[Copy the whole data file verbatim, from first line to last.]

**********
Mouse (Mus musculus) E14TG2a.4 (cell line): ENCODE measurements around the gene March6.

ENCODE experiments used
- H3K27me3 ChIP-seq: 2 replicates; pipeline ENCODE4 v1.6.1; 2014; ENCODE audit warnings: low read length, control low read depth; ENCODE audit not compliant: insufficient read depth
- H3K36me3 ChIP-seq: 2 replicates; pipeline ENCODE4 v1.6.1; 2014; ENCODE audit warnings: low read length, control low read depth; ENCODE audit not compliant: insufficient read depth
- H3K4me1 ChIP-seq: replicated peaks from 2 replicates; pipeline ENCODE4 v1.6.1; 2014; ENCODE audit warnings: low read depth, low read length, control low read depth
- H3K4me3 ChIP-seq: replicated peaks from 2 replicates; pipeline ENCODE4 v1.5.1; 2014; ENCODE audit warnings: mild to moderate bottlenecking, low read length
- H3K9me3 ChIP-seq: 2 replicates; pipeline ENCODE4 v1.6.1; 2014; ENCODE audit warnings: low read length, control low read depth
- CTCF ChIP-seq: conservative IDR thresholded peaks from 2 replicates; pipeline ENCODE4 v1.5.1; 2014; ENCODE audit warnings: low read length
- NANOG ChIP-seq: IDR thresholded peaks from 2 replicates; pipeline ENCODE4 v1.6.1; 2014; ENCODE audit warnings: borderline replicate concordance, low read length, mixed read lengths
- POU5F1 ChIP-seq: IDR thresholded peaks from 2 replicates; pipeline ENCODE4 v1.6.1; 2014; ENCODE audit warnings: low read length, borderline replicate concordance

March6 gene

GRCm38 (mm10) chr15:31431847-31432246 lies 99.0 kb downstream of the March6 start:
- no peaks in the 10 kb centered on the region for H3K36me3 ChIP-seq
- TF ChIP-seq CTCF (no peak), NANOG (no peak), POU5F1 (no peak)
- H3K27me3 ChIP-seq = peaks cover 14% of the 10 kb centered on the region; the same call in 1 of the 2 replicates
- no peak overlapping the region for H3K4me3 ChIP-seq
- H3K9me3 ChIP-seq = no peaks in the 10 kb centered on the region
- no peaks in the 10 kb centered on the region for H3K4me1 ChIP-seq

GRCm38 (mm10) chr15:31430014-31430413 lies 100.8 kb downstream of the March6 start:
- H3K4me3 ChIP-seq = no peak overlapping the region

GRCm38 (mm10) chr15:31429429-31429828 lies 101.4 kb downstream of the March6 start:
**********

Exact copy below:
Mouse (Mus musculus) E14TG2a.4 (cell line): ENCODE measurements around the gene March6.

ENCODE experiments used
- H3K27me3 ChIP-seq: 2 replicates; pipeline ENCODE4 v1.6.1; 2014; ENCODE audit warnings: low read length, control low read depth; ENCODE audit not compliant: insufficient read depth
- H3K36me3 ChIP-seq: 2 replicates; pipeline ENCODE4 v1.6.1; 2014; ENCODE audit warnings: low read length, control low read depth; ENCODE audit not compliant: insufficient read depth
- H3K4me1 ChIP-seq: replicated peaks from 2 replicates; pipeline ENCODE4 v1.6.1; 2014; ENCODE audit warnings: low read depth, low read length, control low read depth
- H3K4me3 ChIP-seq: replicated peaks from 2 replicates; pipeline ENCODE4 v1.5.1; 2014; ENCODE audit warnings: mild to moderate bottlenecking, low read length
- H3K9me3 ChIP-seq: 2 replicates; pipeline ENCODE4 v1.6.1; 2014; ENCODE audit warnings: low read length, control low read depth
- CTCF ChIP-seq: conservative IDR thresholded peaks from 2 replicates; pipeline ENCODE4 v1.5.1; 2014; ENCODE audit warnings: low read length
- NANOG ChIP-seq: IDR thresholded peaks from 2 replicates; pipeline ENCODE4 v1.6.1; 2014; ENCODE audit warnings: borderline replicate concordance, low read length, mixed read lengths
- POU5F1 ChIP-seq: IDR thresholded peaks from 2 replicates; pipeline ENCODE4 v1.6.1; 2014; ENCODE audit warnings: low read length, borderline replicate concordance

March6 gene

GRCm38 (mm10) chr15:31431847-31432246 lies 99.0 kb downstream of the March6 start:
- no peaks in the 10 kb centered on the region for H3K36me3 ChIP-seq
- TF ChIP-seq CTCF (no peak), NANOG (no peak), POU5F1 (no peak)
- H3K27me3 ChIP-seq = peaks cover 14% of the 10 kb centered on the region; the same call in 1 of the 2 replicates
- no peak overlapping the region for H3K4me3 ChIP-seq
- H3K9me3 ChIP-seq = no peaks in the 10 kb centered on the region
- no peaks in the 10 kb centered on the region for H3K4me1 ChIP-seq

GRCm38 (mm10) chr15:31430014-31430413 lies 100.8 kb downstream of the March6 start:
- H3K4me3 ChIP-seq = no peak overlapping the region

GRCm38 (mm10) chr15:31429429-31429828 lies 101.4 kb downstream of the March6 start: